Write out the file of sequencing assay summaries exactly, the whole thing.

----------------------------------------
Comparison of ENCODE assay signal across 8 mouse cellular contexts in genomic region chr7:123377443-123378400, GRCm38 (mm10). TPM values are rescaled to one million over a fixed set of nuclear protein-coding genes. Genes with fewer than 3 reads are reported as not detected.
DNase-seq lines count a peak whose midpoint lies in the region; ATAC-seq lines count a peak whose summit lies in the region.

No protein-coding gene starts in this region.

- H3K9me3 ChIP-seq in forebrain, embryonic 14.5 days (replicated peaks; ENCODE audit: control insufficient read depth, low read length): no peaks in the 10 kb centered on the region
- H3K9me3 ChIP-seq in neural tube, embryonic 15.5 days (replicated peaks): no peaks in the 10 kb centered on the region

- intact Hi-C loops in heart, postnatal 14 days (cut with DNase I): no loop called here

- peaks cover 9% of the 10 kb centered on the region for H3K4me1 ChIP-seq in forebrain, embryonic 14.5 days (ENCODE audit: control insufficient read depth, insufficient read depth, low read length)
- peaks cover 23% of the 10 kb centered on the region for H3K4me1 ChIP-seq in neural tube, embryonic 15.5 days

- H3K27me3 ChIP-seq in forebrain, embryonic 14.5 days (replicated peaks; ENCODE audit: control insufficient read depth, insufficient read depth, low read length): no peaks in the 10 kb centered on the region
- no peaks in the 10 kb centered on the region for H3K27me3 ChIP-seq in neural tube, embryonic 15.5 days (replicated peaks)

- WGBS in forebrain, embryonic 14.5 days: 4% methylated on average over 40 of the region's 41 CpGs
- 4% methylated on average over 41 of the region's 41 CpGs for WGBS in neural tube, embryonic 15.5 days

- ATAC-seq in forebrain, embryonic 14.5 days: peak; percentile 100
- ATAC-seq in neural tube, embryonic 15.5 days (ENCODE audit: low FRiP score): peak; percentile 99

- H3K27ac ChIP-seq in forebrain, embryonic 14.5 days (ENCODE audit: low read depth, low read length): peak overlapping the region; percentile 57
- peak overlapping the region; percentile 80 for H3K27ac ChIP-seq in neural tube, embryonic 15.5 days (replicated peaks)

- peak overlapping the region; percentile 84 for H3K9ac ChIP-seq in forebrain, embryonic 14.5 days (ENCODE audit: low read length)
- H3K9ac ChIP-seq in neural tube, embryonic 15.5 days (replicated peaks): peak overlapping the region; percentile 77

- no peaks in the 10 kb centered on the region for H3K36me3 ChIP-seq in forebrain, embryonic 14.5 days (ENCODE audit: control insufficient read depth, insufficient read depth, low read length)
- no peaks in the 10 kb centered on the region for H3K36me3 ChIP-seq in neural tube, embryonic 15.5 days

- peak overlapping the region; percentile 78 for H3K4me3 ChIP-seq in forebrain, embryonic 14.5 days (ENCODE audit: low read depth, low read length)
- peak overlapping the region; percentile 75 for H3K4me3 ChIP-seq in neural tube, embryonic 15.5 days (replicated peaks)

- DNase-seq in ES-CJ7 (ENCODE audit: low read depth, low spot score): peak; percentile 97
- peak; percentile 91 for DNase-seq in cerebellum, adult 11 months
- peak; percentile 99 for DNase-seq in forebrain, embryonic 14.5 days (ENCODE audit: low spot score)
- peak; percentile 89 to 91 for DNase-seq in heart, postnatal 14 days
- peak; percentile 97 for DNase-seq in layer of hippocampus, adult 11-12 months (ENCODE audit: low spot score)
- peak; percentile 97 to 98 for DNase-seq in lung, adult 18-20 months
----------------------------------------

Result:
Comparison of ENCODE assay signal across 8 mouse cellular contexts in genomic region chr7:123377443-123378400, GRCm38 (mm10). TPM values are rescaled to one million over a fixed set of nuclear protein-coding genes. Genes with fewer than 3 reads are reported as not detected.
DNase-seq lines count a peak whose midpoint lies in the region; ATAC-seq lines count a peak whose summit lies in the region.

No protein-coding gene starts in this region.

- H3K9me3 ChIP-seq in forebrain, embryonic 14.5 days (replicated peaks; ENCODE audit: control insufficient read depth, low read length): no peaks in the 10 kb centered on the region
- H3K9me3 ChIP-seq in neural tube, embryonic 15.5 days (replicated peaks): no peaks in the 10 kb centered on the region

- intact Hi-C loops in heart, postnatal 14 days (cut with DNase I): no loop called here

- peaks cover 9% of the 10 kb centered on the region for H3K4me1 ChIP-seq in forebrain, embryonic 14.5 days (ENCODE audit: control insufficient read depth, insufficient read depth, low read length)
- peaks cover 23% of the 10 kb centered on the region for H3K4me1 ChIP-seq in neural tube, embryonic 15.5 days

- H3K27me3 ChIP-seq in forebrain, embryonic 14.5 days (replicated peaks; ENCODE audit: control insufficient read depth, insufficient read depth, low read length): no peaks in the 10 kb centered on the region
- no peaks in the 10 kb centered on the region for H3K27me3 ChIP-seq in neural tube, embryonic 15.5 days (replicated peaks)

- WGBS in forebrain, embryonic 14.5 days: 4% methylated on average over 40 of the region's 41 CpGs
- 4% methylated on average over 41 of the region's 41 CpGs for WGBS in neural tube, embryonic 15.5 days

- ATAC-seq in forebrain, embryonic 14.5 days: peak; percentile 100
- ATAC-seq in neural tube, embryonic 15.5 days (ENCODE audit: low FRiP score): peak; percentile 99

- H3K27ac ChIP-seq in forebrain, embryonic 14.5 days (ENCODE audit: low read depth, low read length): peak overlapping the region; percentile 57
- peak overlapping the region; percentile 80 for H3K27ac ChIP-seq in neural tube, embryonic 15.5 days (replicated peaks)

- peak overlapping the region; percentile 84 for H3K9ac ChIP-seq in forebrain, embryonic 14.5 days (ENCODE audit: low read length)
- H3K9ac ChIP-seq in neural tube, embryonic 15.5 days (replicated peaks): peak overlapping the region; percentile 77

- no peaks in the 10 kb centered on the region for H3K36me3 ChIP-seq in forebrain, embryonic 14.5 days (ENCODE audit: control insufficient read depth, insufficient read depth, low read length)
- no peaks in the 10 kb centered on the region for H3K36me3 ChIP-seq in neural tube, embryonic 15.5 days

- peak overlapping the region; percentile 78 for H3K4me3 ChIP-seq in forebrain, embryonic 14.5 days (ENCODE audit: low read depth, low read length)
- peak overlapping the region; percentile 75 for H3K4me3 ChIP-seq in neural tube, embryonic 15.5 days (replicated peaks)

- DNase-seq in ES-CJ7 (ENCODE audit: low read depth, low spot score): peak; percentile 97
- peak; percentile 91 for DNase-seq in cerebellum, adult 11 months
- peak; percentile 99 for DNase-seq in forebrain, embryonic 14.5 days (ENCODE audit: low spot score)
- peak; percentile 89 to 91 for DNase-seq in heart, postnatal 14 days
- peak; percentile 97 for DNase-seq in layer of hippocampus, adult 11-12 months (ENCODE audit: low spot score)
- peak; percentile 97 to 98 for DNase-seq in lung, adult 18-20 months